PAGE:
School choice or crisis of confidence? These parents are looking for options

Black, Hispanic, and young millennial parents are leading a post-COVID movement to realign K–12 education.

Black, Hispanic, and millennial parents are leading the way in what one school choice advocacy organization calls a “once-in-a-generation realignment of K-12 education.” Over the past year, these families have been the most likely to consider moving their children to another school, according to a survey just released by the nonprofit National School Choice Awareness Foundation.

Further proof of a significant shift in attitudes is a sharp decrease in the number of parents who listed preparing their children for college as a top K12 priority. College prep, in fact, plunged to 47th—from 10th pre-COVID—on a list of parents’ top 50 education concerns, according to research by Populace, a think tank that studies the transformation of work and living.

Overall, a change of schools was contemplated by a little more than half of all parents, including 65% of Black and Hispanic parents, and 63% of parents aged 18-29 who said their main motivation was to find a better educational fit. But this does not necessarily mean that parents have lost confidence in their children’s educators—about 68% still said they are satisfied with their current schools, according to the National School Choice Awareness Foundation survey.

Still, 48% of parents lamented that their community does not offer enough education options. “For families, school choice is not about policy or politics,” said Shelby Doyle, the foundation’s vice president of public awareness. “It is about making intensely personal decisions about what works best for their individual children.”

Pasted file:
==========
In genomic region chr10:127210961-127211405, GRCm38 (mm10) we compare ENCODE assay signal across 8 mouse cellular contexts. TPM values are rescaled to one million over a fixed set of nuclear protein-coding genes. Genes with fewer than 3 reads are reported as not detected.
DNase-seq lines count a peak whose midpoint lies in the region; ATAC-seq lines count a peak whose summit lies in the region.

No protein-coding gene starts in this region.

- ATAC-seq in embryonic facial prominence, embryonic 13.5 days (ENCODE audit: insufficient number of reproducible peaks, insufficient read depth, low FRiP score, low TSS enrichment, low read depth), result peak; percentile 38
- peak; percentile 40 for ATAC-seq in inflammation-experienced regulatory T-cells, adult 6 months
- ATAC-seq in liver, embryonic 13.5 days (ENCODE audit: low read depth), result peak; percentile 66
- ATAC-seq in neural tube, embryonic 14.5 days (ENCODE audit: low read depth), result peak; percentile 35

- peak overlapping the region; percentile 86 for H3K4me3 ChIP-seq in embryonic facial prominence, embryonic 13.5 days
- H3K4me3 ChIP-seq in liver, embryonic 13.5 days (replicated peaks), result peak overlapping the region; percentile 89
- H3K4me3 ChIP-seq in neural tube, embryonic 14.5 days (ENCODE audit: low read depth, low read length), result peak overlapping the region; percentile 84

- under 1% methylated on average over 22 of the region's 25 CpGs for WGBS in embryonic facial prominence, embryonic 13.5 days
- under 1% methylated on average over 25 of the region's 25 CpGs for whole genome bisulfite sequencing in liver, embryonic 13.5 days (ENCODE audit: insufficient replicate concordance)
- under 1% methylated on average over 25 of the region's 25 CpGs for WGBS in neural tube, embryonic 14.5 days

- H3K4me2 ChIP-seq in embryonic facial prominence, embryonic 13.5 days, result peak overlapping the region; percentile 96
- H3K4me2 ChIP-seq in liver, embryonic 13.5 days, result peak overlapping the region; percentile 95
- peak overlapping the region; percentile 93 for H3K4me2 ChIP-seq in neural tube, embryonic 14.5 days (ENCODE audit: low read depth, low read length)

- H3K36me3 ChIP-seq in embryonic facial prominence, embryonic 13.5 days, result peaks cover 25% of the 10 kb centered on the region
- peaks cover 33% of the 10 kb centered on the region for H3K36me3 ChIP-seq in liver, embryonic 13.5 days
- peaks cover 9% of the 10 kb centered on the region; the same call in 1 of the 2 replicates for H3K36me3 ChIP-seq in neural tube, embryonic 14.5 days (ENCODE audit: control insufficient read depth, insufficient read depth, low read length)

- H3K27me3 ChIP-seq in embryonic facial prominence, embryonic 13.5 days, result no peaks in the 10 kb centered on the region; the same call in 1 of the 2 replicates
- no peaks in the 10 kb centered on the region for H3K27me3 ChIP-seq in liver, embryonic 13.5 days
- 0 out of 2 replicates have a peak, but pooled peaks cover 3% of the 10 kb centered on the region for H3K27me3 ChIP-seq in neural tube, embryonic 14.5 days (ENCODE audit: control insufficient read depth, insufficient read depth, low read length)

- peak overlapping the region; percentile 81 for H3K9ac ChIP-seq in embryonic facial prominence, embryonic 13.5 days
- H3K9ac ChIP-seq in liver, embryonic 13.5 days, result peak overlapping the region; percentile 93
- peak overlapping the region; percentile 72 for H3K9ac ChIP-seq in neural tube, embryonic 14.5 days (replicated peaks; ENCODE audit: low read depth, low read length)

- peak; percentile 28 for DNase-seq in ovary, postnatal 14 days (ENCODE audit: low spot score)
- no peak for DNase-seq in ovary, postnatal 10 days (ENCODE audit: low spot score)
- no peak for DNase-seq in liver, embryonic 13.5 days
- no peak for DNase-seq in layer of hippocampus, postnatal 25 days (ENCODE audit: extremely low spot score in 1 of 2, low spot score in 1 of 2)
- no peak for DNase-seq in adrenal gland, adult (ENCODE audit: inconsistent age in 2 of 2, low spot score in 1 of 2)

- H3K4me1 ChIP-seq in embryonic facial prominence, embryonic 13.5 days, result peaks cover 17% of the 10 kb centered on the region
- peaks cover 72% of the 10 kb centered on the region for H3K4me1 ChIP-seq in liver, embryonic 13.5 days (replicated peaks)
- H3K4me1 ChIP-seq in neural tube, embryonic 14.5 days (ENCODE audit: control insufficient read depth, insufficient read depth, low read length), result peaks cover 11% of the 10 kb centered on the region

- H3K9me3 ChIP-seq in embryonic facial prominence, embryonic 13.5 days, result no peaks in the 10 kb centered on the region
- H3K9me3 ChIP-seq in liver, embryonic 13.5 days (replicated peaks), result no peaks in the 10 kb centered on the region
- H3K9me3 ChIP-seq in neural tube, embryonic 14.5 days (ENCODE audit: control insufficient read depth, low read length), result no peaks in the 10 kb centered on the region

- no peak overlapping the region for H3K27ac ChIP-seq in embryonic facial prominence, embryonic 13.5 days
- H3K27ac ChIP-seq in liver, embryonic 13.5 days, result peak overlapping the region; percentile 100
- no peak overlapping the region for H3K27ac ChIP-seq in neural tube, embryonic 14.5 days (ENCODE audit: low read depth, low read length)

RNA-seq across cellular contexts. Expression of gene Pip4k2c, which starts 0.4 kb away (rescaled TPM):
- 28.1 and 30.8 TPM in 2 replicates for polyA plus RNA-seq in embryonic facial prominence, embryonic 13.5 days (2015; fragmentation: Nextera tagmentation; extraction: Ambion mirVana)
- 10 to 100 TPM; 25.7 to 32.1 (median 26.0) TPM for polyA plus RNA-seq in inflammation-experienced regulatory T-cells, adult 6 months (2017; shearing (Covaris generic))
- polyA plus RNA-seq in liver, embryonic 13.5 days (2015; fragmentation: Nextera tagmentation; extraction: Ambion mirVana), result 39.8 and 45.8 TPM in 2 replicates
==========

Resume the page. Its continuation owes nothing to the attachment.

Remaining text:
More than 15% of parents switched their child’s school in the past year. And post-COVID, most parents—86.1%, to be precise—remain at least slightly concerned about their children’s academic progress. Two-thirds of them want more information on school choice and other education alternatives for their families, the survey found.

Here’s a breakdown of the alternatives that parents are considering:

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  • 46%: Traditional public schools within their neighborhoods
  • 38%: Public schools outside of their districts or zones
  • 32%: Public charter schools
  • 29%: Private or faith-based schools
  • 23%: Homeschooling
  • 21%: Full-time online schooling
  • 4%: Microschooling or pod learning

School choice and a crisis of confidence

Populace’s Purpose of Education Index—which asserts that about 70% of Americans are dissatisfied with the education status quo—asked parents to rank their education priorities. “Americans don’t want ‘better’—they want different,” said Todd Rose, co-founder and CEO of Populace. “They want a way out of the one-size-fits-all approach driven by standardized testing models and elite institutions making us compete in a zero-sum game, and instead an educational framework geared towards individualized learning, practical skills, and preparation for a meaningful life.”

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Students developing practical skills—such as managing personal finances, preparing a meal and making appointments—was the No. 1 priority listed by parents who responded to Populace’s survey. Learning basic reading, writing and math skills was the No. 4 priority, while career preparation placed sixth.

Competency-based education is also becoming increasingly popular. Parents’ No. 7 priority was seeing students advance when they demonstrate mastery of a subject rather than when they pass an “arbitrary test.” Evaluating students’ abilities based on standardized tests ranked near the bottom of parents’ concerns.

Matt Zalaznick
Matt Zalaznick
Matt Zalaznick is a life-long journalist. Prior to writing for District Administration he worked in daily news all over the country, from the NYC suburbs to the Rocky Mountains, Silicon Valley and the U.S. Virgin Islands. He's also in a band.

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